Tech Transfer eNews Blog

Venture mentoring expands to San Antonio as UT system bolsters start-up support


By Jesse Schwartz
Published: November 11th, 2020

A detailed article on UT San Antonio’s Venture Mentoring Service appears in the October issue of Technology Transfer Tactics. To subscribe and access the full article, click here.

San Antonio has a long history of cooperation and collaboration, especially in the biomedical and life science community. Executive leaders from this community interested in supporting new companies are a rich potential resource for the newly launched Venture Mentoring Service (VMS) San Antonio.

VMS San Antonio fills a critical need for mentoring start-up companies as a “what’s next” to start-ups licensing University of Texas (UT) technology. “We no sooner get the technology out than we’ve got to go work on the next one,” says John Fritz, associate director of technology commercialization at UT Health SA. “We can’t do a lot to personally mentor all these spinoffs because it’s like the old skit from the Lucille Ball show: the workers can’t keep up with the conveyor belt of pies…. I see the mentors as a proxy for not having a full management team while building your company. If you don’t have that advice early on, you usually die on the vine.”

VMS San Antonio is the fourth VMS program running within the UT System. It is a response to a question posed by UT System’s senior advisor to the chancellor and chief talent and innovation officer, Julie Goonewardene, asking for feedback about what would be the most valuable services the UT System could provide for its technology transfer offices. One answer came back loud and clear: Most TTOs wanted assistance with providing conflict-free, unbiased advice and guidance for their entrepreneurs.

In partnership with UT institutions, the UT System started a mentoring program called Texas Venture Connect (TVC), based on Massachusetts Institute of Technology’s groundbreaking Venture Mentoring Service, which promotes:

  • A statement of principles that guides the mentor-mentee relationship;
  • Team-based mentoring;
  • An emphasis on nurturing of the entrepreneur as well as the venture;
  • Building a mentor community;
  • Providing practical, actionable advice; and
  • Leveraging technology and virtual meetings when necessary.

VMS San Antonio has customized the TVC structure to fit the needs of its local community.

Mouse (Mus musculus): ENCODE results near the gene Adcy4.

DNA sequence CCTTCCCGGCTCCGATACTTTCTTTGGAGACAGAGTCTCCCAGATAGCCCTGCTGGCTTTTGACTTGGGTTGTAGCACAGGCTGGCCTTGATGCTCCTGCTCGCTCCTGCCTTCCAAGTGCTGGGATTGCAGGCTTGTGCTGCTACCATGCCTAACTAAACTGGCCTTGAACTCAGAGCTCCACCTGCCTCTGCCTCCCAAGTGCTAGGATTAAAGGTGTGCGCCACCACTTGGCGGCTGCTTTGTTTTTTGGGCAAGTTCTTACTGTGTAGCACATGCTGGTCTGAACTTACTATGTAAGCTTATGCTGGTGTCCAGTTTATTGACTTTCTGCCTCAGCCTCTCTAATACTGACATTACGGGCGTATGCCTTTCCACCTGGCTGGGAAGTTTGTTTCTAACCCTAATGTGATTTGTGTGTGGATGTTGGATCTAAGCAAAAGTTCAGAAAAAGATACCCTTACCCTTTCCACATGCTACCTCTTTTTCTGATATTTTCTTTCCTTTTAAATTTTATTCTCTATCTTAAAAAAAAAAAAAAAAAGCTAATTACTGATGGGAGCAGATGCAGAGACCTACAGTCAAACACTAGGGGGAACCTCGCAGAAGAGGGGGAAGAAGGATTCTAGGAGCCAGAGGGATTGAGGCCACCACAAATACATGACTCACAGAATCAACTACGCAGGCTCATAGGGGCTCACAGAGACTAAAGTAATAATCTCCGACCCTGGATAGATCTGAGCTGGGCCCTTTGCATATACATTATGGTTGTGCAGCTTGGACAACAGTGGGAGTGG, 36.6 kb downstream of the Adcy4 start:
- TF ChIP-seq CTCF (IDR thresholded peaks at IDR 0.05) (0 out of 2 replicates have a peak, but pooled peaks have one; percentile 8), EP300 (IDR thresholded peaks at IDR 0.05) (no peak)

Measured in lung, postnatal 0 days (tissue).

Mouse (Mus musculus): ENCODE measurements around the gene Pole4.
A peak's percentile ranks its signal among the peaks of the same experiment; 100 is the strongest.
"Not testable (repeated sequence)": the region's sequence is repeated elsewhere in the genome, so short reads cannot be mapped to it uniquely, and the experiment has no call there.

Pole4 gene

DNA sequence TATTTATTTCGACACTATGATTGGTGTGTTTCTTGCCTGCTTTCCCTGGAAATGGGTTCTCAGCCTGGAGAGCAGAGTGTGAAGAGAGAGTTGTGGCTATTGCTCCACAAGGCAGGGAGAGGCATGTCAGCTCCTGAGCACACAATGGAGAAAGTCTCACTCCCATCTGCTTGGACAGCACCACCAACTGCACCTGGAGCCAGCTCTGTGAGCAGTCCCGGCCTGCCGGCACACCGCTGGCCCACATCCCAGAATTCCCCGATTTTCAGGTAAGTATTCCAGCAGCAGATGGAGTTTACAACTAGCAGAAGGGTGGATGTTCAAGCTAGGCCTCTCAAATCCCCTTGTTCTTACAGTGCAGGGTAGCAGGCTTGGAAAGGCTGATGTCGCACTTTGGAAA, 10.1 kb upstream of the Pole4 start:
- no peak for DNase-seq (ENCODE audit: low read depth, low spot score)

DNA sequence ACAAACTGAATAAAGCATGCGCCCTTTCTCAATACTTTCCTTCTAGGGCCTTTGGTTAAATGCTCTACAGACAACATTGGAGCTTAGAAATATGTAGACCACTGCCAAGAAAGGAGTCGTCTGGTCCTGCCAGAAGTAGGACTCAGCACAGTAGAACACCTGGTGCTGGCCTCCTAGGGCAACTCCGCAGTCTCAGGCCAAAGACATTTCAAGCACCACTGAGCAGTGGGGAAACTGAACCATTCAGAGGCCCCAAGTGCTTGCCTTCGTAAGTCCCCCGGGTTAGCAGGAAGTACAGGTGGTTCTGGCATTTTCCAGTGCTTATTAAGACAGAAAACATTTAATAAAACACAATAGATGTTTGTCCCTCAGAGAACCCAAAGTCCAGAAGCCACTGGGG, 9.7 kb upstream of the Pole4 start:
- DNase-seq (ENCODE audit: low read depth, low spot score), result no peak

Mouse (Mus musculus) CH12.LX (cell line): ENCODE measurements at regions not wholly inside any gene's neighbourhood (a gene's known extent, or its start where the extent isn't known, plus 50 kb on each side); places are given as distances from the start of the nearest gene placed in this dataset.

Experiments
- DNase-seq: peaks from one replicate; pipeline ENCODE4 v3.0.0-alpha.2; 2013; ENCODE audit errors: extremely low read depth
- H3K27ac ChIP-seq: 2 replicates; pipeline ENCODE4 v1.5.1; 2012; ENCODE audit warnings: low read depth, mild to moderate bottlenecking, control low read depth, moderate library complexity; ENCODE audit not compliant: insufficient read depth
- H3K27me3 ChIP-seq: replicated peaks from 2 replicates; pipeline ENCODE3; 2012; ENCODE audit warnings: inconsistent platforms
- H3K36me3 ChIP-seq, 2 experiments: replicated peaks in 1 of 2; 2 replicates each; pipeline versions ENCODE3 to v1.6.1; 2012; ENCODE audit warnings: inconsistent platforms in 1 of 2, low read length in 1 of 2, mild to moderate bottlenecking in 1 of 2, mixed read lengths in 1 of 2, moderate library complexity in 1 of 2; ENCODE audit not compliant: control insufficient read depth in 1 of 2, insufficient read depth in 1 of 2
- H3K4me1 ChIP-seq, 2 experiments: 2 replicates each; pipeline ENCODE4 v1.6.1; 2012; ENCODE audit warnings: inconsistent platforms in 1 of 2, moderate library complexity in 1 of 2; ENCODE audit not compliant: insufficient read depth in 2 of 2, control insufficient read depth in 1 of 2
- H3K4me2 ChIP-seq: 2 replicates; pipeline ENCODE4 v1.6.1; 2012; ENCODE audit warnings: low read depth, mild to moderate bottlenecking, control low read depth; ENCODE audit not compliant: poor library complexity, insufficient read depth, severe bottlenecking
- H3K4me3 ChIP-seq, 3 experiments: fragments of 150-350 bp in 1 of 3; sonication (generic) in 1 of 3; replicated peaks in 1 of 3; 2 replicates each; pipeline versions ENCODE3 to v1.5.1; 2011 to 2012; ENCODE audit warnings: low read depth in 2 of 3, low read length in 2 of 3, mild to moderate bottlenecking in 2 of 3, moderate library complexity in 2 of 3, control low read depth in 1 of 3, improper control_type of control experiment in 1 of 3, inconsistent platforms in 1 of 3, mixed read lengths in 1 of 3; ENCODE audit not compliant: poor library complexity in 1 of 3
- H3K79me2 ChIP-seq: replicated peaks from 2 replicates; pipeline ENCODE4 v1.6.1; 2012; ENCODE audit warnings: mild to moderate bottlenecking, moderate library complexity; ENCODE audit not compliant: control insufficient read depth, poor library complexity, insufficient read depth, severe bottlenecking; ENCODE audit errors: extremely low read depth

MIT offers outreach training for universities that want to adopt their program. In February 2019, four technology transfer leaders from UTSA and UT Health SA became the most recent UT System participants. The group included Fritz along with Christine Burke, PhD, MBA, director of commercialization and technology transfer at UTSA; Andrei Zorilescu, UTSA technology licensing associate; and Sean Thompson, UT Health SA senior technology licensing specialist. After their training, this leadership group set out to create VMS San Antonio, a collaborative program of the two universities.

That collaboration — between an academic university and a medical university — makes perfect sense. As Fritz explains, “We have a lot of frontline clinicians who develop new medical devices from their patient experience. They need an engineer. Also, we have a joint center for drug development. So, we have different things that bring us together with our technologies.”

Having launched in June 2020, VMS San Antonio now has six companies engaged, and 12 mentors on board.

The VMS San Antonio program isn’t available to the general community; it is currently only open to established ventures using UTSA and UT Health SA technologies with either an option or license agreement. “They’ve already gone through some other steps along the way,” says Fritz. “We have different things at both universities that we’re trying to do in an overall systematic way to help ventures be more successful.”

For example, UT Health SA has TechNovum, an accelerator that helps prepare their early-stage companies to clearly identify and articulate the business value of their technology to a specific market segment. If that value appears sufficient to support a business, it teaches them how to position the company to raise capital.

For its part, UTSA asks prospective ventures to put themselves through its NSF I-Corps program before applying to VMS San Antonio. “In general, we want companies to go through whatever accelerator program makes the most sense for their technology,” says Burke. “We have some medical companies, but we also have cybersecurity. We also have engineering-based companies, and a lot of software. So, the accelerators and the business plan competitions and groups where ventures go, either while enrolled in VMS San Antonio or not, will be pretty broad.”

“We license university technology, and we want diligence,” adds Fritz. “We want someone to take it and get it out there. And if they don’t, we get it back, and we find a new entity.”

“When a venture is part of this program, the expectation is that the company will seek guidance from the mentors, increasing the probability of success and thus the likelihood the technology actually gets used,” Thompson comments. “While we encourage the founding faculty member to leverage participation in VMS San Antonio to improve their skills, the main purpose of VMS San Antonio is to increase the likelihood of successful commercialization. Improving faculty entrepreneurship skills is a bonus.”

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